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Taxpayers will pitch in $1.2M to tear down Berkman II eyesore

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Raymon Troncoso
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WJCT News
Councilman Reggie Gaffney and Jacksonville Riverfront Revitalization manager Park Beeler stand in front of the Berkman II demolition site in July.

Taxpayers will put down $1.2 million dollars to demolish the Berkman II building that has blotted the downtown riverfront for years. 

City Council voted 15 to 1 on Tuesday to authorize the spending after contractors said they would pull out of the demolition project because the private owner, Jacksonville Riverfront Revitalization, hadn’t paid up for the implosion. 

Council approved the measure without public input or the usual committee process. City general counsel Jason Teal says that’s because the building is a public safety hazard. 

"We are dealing with a building that has in essence been prepared to fall. The contractor is about ready to walk off the property," Teal said. "That's where the emergency is coming from."

Councilwoman Brenda Priestly Jackson was the sole no vote on the rushed decision, saying the city shouldn’t immediately step in to solve a contract dispute. 

"What are the other remedies available to make the owner of the building pay the contractor to do the work they've already started doing?" Priestly Jackson asked.

The rest of council disagreed that the city should take time to find another solution, citing the impending public risks if the Orlando-based contractor, Pece of Mind, followed through on its threats to pull out of the project.

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City of Jacksonville
Proposed street closures when contractors implode the Berkman II building.

The developer and owner, Jacksonville Riverfront Revitalization, disagreed with the contractor's assertion that they aren't paying their bills.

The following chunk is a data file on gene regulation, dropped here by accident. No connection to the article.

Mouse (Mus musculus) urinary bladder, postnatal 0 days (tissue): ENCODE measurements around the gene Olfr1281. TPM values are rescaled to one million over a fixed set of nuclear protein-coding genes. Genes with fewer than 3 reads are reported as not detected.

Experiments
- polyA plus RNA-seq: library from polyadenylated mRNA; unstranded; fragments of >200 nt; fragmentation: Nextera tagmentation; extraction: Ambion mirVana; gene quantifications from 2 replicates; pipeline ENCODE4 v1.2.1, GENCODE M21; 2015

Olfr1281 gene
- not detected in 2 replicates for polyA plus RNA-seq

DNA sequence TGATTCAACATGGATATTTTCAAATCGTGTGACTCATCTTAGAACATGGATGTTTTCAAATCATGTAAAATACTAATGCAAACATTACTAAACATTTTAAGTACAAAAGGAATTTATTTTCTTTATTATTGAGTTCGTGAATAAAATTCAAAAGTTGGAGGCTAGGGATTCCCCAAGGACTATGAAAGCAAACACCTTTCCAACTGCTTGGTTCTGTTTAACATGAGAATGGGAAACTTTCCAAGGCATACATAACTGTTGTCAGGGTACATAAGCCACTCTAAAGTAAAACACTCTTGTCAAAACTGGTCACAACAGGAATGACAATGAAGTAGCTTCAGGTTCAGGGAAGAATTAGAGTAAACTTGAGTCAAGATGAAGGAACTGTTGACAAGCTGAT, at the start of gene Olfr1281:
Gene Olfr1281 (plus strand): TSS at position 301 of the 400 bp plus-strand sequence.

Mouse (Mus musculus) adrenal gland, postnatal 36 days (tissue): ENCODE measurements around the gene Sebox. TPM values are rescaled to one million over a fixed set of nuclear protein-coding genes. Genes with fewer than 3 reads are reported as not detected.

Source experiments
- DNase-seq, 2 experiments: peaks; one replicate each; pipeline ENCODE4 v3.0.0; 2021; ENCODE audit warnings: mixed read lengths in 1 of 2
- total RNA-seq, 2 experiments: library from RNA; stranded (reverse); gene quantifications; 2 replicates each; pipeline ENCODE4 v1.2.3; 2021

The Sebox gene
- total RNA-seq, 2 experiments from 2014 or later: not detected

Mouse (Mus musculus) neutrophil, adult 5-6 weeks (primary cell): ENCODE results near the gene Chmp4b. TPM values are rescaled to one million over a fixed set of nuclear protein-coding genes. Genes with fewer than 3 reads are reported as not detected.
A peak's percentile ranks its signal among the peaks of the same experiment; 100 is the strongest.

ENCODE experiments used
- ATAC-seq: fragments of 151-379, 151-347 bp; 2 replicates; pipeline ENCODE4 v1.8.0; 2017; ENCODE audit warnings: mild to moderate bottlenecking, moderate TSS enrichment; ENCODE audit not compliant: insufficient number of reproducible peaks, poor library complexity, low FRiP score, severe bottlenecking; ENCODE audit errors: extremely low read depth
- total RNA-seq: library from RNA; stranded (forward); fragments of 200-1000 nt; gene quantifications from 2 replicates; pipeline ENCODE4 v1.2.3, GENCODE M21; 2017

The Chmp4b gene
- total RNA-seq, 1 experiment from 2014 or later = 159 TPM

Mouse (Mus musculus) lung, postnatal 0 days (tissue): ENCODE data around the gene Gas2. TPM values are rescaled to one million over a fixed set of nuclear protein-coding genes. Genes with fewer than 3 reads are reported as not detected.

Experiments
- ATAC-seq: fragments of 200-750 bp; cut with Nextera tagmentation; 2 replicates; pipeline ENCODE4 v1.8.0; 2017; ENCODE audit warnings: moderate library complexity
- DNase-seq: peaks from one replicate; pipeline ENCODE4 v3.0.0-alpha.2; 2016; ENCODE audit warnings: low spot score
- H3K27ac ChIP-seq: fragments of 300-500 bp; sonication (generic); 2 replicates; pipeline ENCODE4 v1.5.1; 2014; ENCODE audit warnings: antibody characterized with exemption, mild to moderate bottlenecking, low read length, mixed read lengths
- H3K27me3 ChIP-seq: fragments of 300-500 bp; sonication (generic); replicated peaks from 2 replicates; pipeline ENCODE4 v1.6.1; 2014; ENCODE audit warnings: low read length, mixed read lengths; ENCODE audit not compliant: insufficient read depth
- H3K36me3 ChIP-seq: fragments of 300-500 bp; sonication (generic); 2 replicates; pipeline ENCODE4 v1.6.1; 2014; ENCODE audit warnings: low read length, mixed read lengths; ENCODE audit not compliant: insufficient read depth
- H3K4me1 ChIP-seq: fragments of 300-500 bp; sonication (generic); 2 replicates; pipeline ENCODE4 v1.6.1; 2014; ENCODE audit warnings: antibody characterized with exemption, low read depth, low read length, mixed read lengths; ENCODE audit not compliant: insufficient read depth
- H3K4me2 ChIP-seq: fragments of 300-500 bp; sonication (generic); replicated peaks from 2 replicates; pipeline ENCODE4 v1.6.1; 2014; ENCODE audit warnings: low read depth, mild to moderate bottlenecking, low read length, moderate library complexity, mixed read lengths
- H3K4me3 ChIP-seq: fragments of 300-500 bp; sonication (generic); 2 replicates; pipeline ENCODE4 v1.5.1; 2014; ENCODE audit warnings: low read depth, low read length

"I would just only say one thing that the dispute between us and Pece of Mind, the contractor in question, does not in any way impede our the schedule for the demolition of the building," manager Park Beeler told council Tuesday.

The demolition has been delayed three times already, most recently when it was scheduled for Jan. 8. Beeler said in a letter to city officials that the delay last week was due to the holidays and omicron spike.

"The pent-up desire for family time and events and use of vacation time on both ends of the holidays has been a factor more disruptive than we ever anticipated," Beeler wrote in a letter to city officials Jan. 3 postponing the demolition again.

The city says it will get taxpayers money back from whoever develops the property, after the Berkman II has been torn down.

As it stands now, contractors say the partial structure can withstand wind up to only 130 mph. 

The partially constructed Berkman II has been standing empty in downtown since 2007, when a man died and others were injured during construction.

Claire joined WJCT as a reporter in August 2021. She was previously the local host of NPR's Morning Edition at WUOT in Knoxville, Tennessee. During her time in East Tennessee, her coverage of the COVID pandemic earned a Public Media Journalists’ Association award for investigative reporting. You can reach Claire at (904) 250-0926 or on Twitter @ClaireHeddles.